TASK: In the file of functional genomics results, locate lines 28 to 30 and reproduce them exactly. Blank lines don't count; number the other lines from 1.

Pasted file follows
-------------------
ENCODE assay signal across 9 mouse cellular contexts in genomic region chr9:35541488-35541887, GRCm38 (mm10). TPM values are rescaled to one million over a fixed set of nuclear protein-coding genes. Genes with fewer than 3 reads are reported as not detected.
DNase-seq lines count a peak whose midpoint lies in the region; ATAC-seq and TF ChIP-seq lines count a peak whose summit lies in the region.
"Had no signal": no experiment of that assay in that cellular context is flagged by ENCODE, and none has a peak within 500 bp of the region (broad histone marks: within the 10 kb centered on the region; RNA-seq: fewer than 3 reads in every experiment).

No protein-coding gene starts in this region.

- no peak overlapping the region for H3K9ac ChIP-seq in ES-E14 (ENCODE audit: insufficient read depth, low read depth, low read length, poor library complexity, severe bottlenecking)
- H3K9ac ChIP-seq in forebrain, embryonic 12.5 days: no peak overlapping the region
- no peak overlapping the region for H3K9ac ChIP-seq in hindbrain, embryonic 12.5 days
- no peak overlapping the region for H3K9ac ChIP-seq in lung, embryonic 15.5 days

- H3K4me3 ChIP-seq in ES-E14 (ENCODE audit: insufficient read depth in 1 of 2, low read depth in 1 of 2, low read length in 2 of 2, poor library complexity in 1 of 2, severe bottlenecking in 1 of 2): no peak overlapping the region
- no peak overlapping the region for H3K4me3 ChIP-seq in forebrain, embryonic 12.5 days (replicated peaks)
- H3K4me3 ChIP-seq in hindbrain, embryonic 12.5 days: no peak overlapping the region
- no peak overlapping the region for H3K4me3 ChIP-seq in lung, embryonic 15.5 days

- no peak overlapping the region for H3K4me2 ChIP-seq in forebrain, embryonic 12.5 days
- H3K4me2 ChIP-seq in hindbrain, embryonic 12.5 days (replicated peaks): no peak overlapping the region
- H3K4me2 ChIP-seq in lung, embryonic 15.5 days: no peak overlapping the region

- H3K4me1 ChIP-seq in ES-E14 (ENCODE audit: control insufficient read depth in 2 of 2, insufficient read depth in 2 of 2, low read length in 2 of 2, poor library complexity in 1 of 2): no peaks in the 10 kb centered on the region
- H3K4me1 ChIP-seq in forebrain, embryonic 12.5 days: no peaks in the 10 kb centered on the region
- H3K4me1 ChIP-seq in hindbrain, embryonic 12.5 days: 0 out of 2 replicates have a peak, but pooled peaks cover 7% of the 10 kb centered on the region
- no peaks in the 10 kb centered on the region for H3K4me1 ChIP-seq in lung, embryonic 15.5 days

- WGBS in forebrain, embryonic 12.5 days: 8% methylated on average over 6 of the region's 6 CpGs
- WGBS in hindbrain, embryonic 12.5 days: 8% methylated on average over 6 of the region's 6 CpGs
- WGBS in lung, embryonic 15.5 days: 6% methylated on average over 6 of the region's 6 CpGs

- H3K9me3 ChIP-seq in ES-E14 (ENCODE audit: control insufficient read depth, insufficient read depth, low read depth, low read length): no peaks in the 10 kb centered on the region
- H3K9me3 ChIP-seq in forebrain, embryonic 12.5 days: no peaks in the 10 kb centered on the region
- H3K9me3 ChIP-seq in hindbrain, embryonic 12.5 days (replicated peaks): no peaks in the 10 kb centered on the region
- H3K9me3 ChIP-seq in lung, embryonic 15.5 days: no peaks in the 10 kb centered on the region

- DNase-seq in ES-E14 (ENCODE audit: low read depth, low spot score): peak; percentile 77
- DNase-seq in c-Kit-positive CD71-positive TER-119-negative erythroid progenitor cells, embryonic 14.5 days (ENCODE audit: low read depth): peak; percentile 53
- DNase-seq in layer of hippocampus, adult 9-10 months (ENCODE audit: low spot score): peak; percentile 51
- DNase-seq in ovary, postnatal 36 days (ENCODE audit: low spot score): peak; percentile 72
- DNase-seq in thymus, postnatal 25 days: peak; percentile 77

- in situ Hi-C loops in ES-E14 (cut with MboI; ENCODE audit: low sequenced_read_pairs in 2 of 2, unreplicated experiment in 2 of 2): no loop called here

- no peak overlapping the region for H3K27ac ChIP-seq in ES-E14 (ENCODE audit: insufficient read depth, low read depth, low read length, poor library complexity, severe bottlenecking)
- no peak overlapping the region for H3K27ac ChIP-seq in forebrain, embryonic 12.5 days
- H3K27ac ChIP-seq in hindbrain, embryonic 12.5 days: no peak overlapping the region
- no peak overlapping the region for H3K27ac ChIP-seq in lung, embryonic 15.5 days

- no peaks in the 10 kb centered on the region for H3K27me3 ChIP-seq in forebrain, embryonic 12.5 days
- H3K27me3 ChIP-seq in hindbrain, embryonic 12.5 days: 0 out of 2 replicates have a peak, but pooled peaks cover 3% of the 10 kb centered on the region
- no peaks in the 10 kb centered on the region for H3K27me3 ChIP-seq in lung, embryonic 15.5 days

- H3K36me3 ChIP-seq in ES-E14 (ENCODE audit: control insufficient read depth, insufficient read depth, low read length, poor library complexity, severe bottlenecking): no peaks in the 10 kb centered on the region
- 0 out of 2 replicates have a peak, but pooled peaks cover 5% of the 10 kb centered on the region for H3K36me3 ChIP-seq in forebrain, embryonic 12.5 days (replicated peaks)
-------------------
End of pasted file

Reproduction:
- DNase-seq in c-Kit-positive CD71-positive TER-119-negative erythroid progenitor cells, embryonic 14.5 days (ENCODE audit: low read depth): peak; percentile 53
- DNase-seq in layer of hippocampus, adult 9-10 months (ENCODE audit: low spot score): peak; percentile 51
- DNase-seq in ovary, postnatal 36 days (ENCODE audit: low spot score): peak; percentile 72